Anyway, the use of æ was optional even in Mediaeval Latin so I don’t think it can be argued that supernovæ is really more correct than supernovae, though to go back to a point I made earlier, I do admit that a rambling discussion of ligatures and diphthongs would not add much to a public lecture on exploding stars.

 

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A Potted Prehistory of Cosmology

Posted in History, The Universe and Stuff with tags , , , , , , , , , , , , , , , , , , , , , on January 26, 2012 by telescoper

A few years ago I was asked to provide a short description of the history of cosmology, from the dawn of civilisation up to the establishment of the Big Bang model, in less than 1200 words. This is what I came up with. Who and what have I left out that you would have included?

–0–

 Is the Universe infinite? What is it made of? Has it been around forever?  Will it all come to an end? Since prehistoric times, humans have sought to build some kind of conceptual framework for answering questions such as these. The first such theories were myths. But however naïve or meaningless they may seem to us now, these speculations demonstrate the importance that we as a species have always attached to thinking about life, the Universe and everything.

Cosmology began to emerge as a recognisable scientific discipline with the Greeks, notably Thales (625-547 BC) and Anaximander (610-540 BC). The word itself is derived from the Greek “cosmos”, meaning the world as an ordered system or whole. In Greek, the opposite of “cosmos” is “chaos”. The Pythagoreans of the 6th century BC regarded numbers and geometry as the basis of all natural things. The advent of mathematical reasoning, and the idea that one can learn about the physical world using logic and reason marked the beginning of the scientific era. Plato (427-348 BC) expounded a complete account of the creation of the Universe, in which a divine Demiurge creates, in the physical world, imperfect representations of the structures of pure being that exist only in the world of ideas. The physical world is subject to change, whereas the world of ideas is eternal and immutable. Aristotle (384-322 BC), a pupil of Plato, built on these ideas to present a picture of the world in which the distant stars and planets execute perfect circular motions, circles being a manifestation of “divine” geometry. Aristotle’s Universe is a sphere centred on the Earth. The part of this sphere that extends as far as the Moon is the domain of change, the imperfect reality of Plato, but beyond this the heavenly bodies execute their idealised circular motions. This view of the Universe was to dominate western European thought throughout the Middle Ages, but its perfect circular motions did not match the growing quantities of astronomical data being gathered by the Greeks from the astronomical archives made by the Babylonians and Egyptians. Although Aristotle had emphasised the possibility of learning about the Universe by observation as well as pure thought, it was not until Ptolemy’s Almagest, compiled in the 2nd Century AD, that a complete mathematical model for the Universe was assembled that agreed with all the data available.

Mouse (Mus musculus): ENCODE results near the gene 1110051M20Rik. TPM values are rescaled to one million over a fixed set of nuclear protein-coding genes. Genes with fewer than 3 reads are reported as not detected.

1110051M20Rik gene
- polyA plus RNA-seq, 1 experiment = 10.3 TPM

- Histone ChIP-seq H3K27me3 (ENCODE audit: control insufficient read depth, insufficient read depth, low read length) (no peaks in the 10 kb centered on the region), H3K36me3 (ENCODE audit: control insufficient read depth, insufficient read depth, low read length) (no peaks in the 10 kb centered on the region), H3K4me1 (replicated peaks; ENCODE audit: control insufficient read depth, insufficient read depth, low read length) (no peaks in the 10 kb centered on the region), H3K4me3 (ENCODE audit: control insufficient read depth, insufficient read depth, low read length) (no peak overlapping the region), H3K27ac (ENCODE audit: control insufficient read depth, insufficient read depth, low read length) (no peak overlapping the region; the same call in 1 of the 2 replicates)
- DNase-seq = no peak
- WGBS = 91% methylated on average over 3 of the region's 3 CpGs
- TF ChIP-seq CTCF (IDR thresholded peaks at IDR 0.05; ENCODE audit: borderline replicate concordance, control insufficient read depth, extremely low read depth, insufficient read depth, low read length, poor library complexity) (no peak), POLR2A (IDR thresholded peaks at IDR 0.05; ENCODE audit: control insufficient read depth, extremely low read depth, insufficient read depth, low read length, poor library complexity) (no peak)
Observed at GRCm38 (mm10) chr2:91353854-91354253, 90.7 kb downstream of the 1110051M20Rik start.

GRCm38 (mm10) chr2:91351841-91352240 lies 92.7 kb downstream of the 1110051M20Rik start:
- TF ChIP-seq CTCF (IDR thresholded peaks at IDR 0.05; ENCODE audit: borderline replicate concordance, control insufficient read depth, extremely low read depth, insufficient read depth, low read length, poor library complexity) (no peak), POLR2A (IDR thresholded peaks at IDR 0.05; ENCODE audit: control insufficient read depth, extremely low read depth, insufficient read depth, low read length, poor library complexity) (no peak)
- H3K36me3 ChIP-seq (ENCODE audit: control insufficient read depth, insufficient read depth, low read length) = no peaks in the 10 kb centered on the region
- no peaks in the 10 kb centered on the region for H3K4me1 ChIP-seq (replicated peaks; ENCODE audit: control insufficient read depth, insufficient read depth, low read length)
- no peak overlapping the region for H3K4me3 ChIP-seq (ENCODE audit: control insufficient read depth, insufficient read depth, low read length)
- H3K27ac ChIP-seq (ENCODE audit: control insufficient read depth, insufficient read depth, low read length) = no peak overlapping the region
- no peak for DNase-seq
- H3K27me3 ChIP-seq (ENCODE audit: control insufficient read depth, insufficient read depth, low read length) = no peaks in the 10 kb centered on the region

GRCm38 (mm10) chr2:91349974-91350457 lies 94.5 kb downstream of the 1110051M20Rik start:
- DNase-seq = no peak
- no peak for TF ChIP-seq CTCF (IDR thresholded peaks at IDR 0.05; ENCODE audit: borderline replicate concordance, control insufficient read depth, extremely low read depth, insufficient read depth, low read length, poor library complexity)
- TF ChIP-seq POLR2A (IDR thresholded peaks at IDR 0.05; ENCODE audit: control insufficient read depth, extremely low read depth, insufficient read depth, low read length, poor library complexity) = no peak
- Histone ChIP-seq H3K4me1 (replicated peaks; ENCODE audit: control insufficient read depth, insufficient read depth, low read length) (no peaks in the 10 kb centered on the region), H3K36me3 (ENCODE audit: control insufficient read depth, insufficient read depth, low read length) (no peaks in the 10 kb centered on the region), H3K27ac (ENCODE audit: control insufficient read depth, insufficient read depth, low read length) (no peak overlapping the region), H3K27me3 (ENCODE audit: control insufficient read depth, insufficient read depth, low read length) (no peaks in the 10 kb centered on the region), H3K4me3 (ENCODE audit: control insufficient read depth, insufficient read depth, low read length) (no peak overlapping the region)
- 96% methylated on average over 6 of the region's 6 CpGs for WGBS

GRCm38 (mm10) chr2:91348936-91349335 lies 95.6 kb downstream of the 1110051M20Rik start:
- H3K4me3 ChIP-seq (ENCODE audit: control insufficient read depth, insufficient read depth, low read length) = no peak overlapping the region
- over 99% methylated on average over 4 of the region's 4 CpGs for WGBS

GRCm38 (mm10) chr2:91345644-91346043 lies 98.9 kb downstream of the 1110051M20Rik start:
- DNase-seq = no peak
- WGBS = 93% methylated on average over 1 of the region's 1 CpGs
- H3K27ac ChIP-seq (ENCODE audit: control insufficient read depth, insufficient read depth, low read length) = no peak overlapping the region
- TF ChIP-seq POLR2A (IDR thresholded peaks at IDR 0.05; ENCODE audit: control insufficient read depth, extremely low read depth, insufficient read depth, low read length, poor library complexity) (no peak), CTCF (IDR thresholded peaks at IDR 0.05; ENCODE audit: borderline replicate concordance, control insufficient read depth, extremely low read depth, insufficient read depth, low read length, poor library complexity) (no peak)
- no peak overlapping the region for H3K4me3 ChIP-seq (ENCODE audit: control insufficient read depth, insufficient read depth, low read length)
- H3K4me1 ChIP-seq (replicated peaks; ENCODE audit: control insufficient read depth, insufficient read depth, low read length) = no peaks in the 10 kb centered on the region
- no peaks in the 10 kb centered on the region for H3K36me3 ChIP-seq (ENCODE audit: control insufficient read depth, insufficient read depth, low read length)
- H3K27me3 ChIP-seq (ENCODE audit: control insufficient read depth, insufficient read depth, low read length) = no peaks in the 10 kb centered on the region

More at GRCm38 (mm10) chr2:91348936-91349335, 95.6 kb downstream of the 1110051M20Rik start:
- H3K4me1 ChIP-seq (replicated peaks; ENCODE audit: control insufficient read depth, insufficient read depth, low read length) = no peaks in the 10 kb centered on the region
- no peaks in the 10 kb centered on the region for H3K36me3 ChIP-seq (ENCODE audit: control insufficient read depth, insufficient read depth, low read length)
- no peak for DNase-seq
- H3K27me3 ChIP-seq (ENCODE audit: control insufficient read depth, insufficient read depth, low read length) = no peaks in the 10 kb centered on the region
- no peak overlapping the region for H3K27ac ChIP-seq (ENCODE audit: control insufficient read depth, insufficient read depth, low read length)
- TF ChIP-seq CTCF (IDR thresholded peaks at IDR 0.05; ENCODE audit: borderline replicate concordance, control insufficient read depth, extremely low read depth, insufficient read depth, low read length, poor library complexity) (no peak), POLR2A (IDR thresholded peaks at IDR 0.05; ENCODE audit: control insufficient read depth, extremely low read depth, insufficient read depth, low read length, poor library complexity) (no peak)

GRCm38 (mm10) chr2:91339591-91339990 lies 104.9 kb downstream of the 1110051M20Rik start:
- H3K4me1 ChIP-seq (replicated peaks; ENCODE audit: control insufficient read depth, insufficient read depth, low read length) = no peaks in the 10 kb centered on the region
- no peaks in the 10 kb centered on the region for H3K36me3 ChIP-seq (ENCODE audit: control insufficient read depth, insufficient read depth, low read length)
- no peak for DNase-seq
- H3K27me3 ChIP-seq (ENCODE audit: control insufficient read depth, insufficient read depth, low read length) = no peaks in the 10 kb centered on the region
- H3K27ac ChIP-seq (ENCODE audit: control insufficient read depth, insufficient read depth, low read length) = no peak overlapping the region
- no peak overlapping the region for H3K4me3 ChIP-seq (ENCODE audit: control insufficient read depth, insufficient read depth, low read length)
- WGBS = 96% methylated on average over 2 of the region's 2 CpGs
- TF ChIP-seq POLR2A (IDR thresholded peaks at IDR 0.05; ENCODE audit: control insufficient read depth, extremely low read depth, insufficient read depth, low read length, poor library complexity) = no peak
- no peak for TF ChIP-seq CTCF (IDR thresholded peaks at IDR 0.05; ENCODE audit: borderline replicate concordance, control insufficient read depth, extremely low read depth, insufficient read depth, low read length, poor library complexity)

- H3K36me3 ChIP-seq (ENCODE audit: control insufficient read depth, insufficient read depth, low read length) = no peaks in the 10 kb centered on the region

Much of the knowledge acquired by the Greeks was lost to Christian culture during the dark ages, but it survived in the Islamic world. As a result, cosmological thinking during the Middle Ages of Europe was rather backward. Thomas Aquinas (1225-74) seized on Aristotle’s ideas, which were available in Latin translation at the time while the Almagest was not, to forge a synthesis of pagan cosmology with Christian theology which was to dominated Western thought until the 16th and 17th centuries.

The dismantling of the Aristotelian world view is usually credited to Nicolaus Copernicus (1473-1543).  Ptolemy’s Almagest  was a complete theory, but it involved applying a different mathematical formula for the motion of each planet and therefore did not really represent an overall unifying system. In a sense, it described the phenomena of heavenly motion but did not explain them. Copernicus wanted to derive a single universal theory that treated everything on the same footing. He achieved this only partially, but did succeed in displacing the Earth from the centre of the scheme of things. It was not until Johannes Kepler (1571-1630) that a completely successful demolition of the Aristotelian system was achieved. Driven by the need to explain the highly accurate observations of planetary motion made by Tycho Brahe (1546-1601), Kepler replaced Aristotle’s divine circular orbits with more mundane ellipses.

The next great development on the road to modern cosmological thinking was the arrival on the scene of Isaac Newton (1642-1727). Newton was able to show, in his monumental Principia (1687), that the elliptical motions devised by Kepler were the natural outcome of a universal law of gravitation. Newton therefore re-established a kind of Platonic level on reality, the idealised world of universal laws of motion. The Universe, in Newton’s picture, behaves as a giant machine, enacting the regular motions demanded by the divine Creator and both time and space are absolute manifestations of an internal and omnipresent God.